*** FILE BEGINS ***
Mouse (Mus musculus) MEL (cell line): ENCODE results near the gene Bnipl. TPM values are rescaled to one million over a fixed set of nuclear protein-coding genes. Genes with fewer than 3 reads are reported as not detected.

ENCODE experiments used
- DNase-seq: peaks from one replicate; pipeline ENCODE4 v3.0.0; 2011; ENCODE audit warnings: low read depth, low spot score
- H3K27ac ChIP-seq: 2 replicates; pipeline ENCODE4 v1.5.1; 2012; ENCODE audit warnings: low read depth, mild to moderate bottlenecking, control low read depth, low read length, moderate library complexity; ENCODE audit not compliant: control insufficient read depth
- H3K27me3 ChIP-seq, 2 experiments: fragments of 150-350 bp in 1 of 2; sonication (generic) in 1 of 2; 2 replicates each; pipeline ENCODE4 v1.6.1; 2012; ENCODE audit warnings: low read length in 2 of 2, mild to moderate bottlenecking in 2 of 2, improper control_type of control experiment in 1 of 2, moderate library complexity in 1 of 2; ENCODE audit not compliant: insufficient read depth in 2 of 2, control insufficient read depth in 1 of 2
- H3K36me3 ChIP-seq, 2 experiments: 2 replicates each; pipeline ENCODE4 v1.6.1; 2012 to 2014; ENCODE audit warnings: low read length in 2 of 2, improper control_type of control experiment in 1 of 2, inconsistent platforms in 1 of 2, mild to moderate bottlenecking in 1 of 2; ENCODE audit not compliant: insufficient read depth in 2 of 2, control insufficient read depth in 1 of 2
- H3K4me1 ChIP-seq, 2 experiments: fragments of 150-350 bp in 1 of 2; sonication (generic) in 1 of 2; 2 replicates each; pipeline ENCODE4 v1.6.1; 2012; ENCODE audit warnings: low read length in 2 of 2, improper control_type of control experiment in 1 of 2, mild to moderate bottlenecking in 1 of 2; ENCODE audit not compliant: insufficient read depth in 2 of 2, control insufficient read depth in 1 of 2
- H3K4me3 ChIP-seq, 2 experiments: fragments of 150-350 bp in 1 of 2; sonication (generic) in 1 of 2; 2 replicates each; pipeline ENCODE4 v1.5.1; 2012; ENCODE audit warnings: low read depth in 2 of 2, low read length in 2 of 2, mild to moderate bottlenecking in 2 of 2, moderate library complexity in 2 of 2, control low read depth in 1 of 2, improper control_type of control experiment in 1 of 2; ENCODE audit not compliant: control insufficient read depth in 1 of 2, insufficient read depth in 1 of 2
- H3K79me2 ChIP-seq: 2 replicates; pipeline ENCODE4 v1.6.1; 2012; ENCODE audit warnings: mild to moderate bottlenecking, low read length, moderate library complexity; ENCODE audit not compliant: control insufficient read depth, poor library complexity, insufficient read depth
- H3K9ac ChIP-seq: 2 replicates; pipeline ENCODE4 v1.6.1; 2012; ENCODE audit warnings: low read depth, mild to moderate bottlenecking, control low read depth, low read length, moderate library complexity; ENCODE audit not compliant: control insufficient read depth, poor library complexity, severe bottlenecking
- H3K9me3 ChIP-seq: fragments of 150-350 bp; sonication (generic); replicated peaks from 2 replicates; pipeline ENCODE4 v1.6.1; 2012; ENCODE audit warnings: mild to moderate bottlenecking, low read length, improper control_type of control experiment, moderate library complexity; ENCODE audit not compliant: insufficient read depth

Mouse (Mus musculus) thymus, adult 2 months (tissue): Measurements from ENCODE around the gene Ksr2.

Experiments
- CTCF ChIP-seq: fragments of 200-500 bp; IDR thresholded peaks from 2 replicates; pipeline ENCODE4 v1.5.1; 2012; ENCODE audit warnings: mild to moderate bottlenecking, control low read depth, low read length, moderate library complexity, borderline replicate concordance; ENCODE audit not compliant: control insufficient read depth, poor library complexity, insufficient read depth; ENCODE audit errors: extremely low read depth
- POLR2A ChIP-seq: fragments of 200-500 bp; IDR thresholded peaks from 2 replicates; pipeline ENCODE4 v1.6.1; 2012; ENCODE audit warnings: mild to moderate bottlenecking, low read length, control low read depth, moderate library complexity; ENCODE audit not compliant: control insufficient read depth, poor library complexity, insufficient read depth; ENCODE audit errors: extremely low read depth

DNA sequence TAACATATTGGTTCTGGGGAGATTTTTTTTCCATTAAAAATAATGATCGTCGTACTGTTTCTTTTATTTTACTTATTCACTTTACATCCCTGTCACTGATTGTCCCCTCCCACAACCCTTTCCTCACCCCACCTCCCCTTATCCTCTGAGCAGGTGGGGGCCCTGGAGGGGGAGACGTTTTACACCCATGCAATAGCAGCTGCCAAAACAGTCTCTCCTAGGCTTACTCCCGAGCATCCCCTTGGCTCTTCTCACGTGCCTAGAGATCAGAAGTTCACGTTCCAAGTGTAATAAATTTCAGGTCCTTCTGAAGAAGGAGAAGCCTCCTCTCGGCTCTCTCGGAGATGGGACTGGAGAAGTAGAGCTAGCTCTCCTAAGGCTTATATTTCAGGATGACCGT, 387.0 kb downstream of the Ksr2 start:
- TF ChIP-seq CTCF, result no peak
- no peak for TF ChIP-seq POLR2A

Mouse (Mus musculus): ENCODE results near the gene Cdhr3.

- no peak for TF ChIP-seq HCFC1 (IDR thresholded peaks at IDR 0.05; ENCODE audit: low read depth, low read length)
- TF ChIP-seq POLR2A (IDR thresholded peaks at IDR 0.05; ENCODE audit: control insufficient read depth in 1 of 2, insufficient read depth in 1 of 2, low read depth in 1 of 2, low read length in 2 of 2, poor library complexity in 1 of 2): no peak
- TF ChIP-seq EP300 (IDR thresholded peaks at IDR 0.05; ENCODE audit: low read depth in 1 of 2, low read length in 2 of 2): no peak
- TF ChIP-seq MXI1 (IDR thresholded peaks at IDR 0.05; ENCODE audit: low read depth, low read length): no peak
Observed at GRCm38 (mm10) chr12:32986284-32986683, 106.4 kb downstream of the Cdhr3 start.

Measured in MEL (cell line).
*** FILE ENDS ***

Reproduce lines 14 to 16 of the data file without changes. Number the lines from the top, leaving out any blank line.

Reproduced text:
- CTCF ChIP-seq: fragments of 200-500 bp; IDR thresholded peaks from 2 replicates; pipeline ENCODE4 v1.5.1; 2012; ENCODE audit warnings: mild to moderate bottlenecking, control low read depth, low read length, moderate library complexity, borderline replicate concordance; ENCODE audit not compliant: control insufficient read depth, poor library complexity, insufficient read depth; ENCODE audit errors: extremely low read depth
- POLR2A ChIP-seq: fragments of 200-500 bp; IDR thresholded peaks from 2 replicates; pipeline ENCODE4 v1.6.1; 2012; ENCODE audit warnings: mild to moderate bottlenecking, low read length, control low read depth, moderate library complexity; ENCODE audit not compliant: control insufficient read depth, poor library complexity, insufficient read depth; ENCODE audit errors: extremely low read depth

DNA sequence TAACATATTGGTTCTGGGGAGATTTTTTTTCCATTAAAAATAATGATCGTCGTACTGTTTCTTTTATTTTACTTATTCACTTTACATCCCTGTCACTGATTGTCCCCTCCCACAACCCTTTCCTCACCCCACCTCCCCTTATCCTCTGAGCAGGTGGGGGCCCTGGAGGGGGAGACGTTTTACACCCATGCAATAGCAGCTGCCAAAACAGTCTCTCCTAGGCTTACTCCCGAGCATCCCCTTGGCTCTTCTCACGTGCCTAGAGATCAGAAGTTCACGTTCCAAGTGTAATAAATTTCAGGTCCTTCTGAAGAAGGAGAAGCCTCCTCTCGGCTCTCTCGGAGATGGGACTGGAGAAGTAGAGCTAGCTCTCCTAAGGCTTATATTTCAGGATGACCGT, 387.0 kb downstream of the Ksr2 start: